Les soins de santé pour les demandeurs d’asile au Québec : pourquoi l’accès aux soins est difficile?
Asylum seekers who arrive in Quebec are not covered by the Régie de l’assurance maladie du Québec (RAMQ). Instead, they are eligible for the Interim Federal Health Program (IFH), which covers certain care. However, this program is not well known by health care institutions and professionals, which limits its accessibility. In order to demystify the nature and functioning of this program and to increase its accessibility, the Canada Research Chair on Global Migration Dynamics and the Équipe de recherche en partenariat sur la diversité culturelle et l’immigration dans la région de Québec (ÉDIQ) have produced a series of short videos on the subject.
Les migrations de réfugiés syriens en Turquie
Turkey, the country at the heart of the current migration crisis, opened its borders to refugees from Syria in October 2011, offering them temporary legal protection. Then, as the conflict intensified and grew more complex, Turkey became a waiting territory: by 2021, a total of 3.7 million Syrian refugees were living in Turkey. Danièle Bélanger was awarded an initial research grant to study these issues (Surviving Immobility), and in June 2017, an Insight Development Grant was obtained for a project in partnership with Cenk Saraçoğlu of Ankara University. This collaboration is currently continuing through an analysis of the impact of the 2020-21 pandemic on Syrian refugees in Turkey. Myriam Ouellet (PhD student in geography) is investigating the gendered dimension of refugee migration through the study of the exile of young Syrian male deserters seeking asylum in neighboring countries (Lebanon, Turkey, Jordan).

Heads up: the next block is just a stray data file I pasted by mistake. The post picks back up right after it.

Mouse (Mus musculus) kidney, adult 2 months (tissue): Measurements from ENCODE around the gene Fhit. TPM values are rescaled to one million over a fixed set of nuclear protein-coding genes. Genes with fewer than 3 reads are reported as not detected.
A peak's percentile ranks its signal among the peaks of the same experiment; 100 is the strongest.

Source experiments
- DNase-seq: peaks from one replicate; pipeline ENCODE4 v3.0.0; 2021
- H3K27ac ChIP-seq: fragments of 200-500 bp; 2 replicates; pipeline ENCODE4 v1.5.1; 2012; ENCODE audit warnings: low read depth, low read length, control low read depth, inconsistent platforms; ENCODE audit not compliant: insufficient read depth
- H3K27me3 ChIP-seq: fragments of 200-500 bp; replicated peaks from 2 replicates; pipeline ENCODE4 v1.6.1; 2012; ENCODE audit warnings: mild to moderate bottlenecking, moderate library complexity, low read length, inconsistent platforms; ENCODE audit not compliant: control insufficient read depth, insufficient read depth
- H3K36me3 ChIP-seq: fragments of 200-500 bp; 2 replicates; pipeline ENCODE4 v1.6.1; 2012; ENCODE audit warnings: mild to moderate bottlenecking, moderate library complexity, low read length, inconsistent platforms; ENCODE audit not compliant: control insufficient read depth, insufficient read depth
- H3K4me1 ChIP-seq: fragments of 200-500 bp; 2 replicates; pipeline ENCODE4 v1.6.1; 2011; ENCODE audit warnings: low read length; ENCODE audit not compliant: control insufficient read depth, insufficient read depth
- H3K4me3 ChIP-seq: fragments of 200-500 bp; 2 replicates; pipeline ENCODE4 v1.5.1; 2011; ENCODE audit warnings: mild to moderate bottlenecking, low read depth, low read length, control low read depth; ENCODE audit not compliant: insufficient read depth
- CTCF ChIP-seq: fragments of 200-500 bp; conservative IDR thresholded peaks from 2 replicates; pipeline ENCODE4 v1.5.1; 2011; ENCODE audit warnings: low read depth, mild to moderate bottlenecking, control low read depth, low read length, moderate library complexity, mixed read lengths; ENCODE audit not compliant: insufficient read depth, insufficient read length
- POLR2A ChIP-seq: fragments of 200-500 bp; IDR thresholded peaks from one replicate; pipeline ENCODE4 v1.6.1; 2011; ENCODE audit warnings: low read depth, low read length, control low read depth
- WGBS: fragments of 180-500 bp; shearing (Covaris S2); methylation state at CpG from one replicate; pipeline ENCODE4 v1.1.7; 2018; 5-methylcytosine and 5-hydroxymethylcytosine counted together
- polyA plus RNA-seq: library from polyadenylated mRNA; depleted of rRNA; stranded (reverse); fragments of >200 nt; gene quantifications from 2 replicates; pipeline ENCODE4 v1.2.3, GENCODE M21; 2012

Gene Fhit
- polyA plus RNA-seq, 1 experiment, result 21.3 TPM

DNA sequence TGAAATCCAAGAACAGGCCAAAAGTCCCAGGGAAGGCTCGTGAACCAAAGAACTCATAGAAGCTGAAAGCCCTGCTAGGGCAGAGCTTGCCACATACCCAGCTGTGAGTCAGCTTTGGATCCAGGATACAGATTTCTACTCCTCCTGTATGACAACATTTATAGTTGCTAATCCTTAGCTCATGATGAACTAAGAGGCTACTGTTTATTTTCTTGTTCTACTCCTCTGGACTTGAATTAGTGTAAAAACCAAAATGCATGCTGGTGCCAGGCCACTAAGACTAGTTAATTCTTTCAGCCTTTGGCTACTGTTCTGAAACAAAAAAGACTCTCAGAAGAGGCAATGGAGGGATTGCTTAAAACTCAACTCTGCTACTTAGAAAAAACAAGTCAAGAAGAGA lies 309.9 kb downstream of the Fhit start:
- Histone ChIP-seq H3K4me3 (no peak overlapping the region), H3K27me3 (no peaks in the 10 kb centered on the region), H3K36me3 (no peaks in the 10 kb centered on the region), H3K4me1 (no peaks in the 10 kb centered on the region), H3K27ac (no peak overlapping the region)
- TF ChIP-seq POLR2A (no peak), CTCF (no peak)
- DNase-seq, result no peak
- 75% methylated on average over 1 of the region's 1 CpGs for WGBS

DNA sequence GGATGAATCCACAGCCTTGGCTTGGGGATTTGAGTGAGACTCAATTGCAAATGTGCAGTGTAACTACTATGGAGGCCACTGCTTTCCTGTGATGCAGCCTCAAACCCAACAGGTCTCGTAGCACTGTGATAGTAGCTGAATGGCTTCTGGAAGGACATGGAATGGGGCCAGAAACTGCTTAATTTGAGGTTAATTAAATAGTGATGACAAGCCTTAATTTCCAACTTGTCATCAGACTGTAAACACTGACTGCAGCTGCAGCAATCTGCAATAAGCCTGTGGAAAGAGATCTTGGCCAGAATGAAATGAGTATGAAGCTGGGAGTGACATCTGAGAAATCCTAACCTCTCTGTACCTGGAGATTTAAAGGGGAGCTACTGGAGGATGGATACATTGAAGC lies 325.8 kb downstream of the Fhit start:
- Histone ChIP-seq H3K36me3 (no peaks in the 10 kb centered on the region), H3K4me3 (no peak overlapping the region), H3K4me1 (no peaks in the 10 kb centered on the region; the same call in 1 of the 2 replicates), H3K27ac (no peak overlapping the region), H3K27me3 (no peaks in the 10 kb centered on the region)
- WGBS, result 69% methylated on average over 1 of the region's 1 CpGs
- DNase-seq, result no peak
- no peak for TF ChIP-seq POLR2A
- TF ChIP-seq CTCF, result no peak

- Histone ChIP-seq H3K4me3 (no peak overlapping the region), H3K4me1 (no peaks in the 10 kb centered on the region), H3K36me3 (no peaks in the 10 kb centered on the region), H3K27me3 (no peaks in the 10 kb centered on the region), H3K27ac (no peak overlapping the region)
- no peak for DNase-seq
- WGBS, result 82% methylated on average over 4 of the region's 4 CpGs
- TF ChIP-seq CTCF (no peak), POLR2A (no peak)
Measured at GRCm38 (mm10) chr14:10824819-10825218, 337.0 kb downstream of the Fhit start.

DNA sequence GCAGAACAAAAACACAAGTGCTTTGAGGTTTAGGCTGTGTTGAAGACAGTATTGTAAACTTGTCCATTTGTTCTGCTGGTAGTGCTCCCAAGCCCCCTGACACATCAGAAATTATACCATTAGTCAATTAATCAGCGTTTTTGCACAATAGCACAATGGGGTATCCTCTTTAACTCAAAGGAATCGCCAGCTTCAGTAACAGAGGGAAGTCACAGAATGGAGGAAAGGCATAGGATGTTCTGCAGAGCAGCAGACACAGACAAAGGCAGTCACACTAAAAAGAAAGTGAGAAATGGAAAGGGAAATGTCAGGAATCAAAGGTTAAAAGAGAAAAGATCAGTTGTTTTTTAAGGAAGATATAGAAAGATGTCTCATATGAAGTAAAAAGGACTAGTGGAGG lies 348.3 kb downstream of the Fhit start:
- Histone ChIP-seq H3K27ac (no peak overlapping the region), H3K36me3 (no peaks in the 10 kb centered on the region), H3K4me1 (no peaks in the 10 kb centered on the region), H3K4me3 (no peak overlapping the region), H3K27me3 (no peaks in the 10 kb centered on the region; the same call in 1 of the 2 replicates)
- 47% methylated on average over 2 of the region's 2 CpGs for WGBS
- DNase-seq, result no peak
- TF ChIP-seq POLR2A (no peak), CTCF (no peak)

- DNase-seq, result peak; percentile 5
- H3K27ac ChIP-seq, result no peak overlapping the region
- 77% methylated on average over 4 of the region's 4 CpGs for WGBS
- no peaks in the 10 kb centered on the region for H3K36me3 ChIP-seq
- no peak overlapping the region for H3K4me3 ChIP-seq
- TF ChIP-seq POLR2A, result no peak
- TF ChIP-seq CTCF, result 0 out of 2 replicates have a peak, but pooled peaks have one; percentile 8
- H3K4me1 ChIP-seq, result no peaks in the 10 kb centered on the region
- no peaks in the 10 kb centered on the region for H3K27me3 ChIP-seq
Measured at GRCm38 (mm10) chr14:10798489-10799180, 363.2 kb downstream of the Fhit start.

Project “Planche la recherche: Quand BD et sciences sociales s’emmêlent”
The project aims to increase collaboration between comics and social sciences.
It has 2 components:
the training of eight pairs of comic artists and students/researchers in comics as a medium for knowledge transfer and the co-creation of four drawn boards per pair, resulting from research findings on the effect of public policies on society and individuals during practical workshops bringing together the eight pairs during the conference.
the construction of a reflection on the uses of comics in the social sciences during an international and multidisciplinary colloquium on May 18 and 19, 2023 in Montreal with conferences and round tables.
This interdisciplinary colloquium will bring together researchers and cartoonists in order to build bridges and reflections on the relationship between comics and social sciences.
«Solidarity Beyond the longest border»
This film tells the compelling story of how local communities deal with the arrival of nearly four million Syrians at their door. Shot in the City of Izmir, the film features the perspectives and experiences of Turkish citizens who work alongside Syrians, who have become volunteers in migrant help associations or who have stepped in to protect the lives of Syrian children. These vibrant testimonies of solidarity and hope reveal grass-root social and political processes at work in Turkish society.
In 2015-16, Europe was the destination of nearly one million refugees, the majority of whom traveled the historic route of the Balkans in order to reach Germany. Witnessing Exile captures with simplicity and authenticity the trace left by this exodus among those who have witnessed it along the way. Danièle Bélanger went to meet them on one of these roads. The film presents intimate testimonies and powerful analyses of people whose lives were transformed by this major event in the world’s migratory history.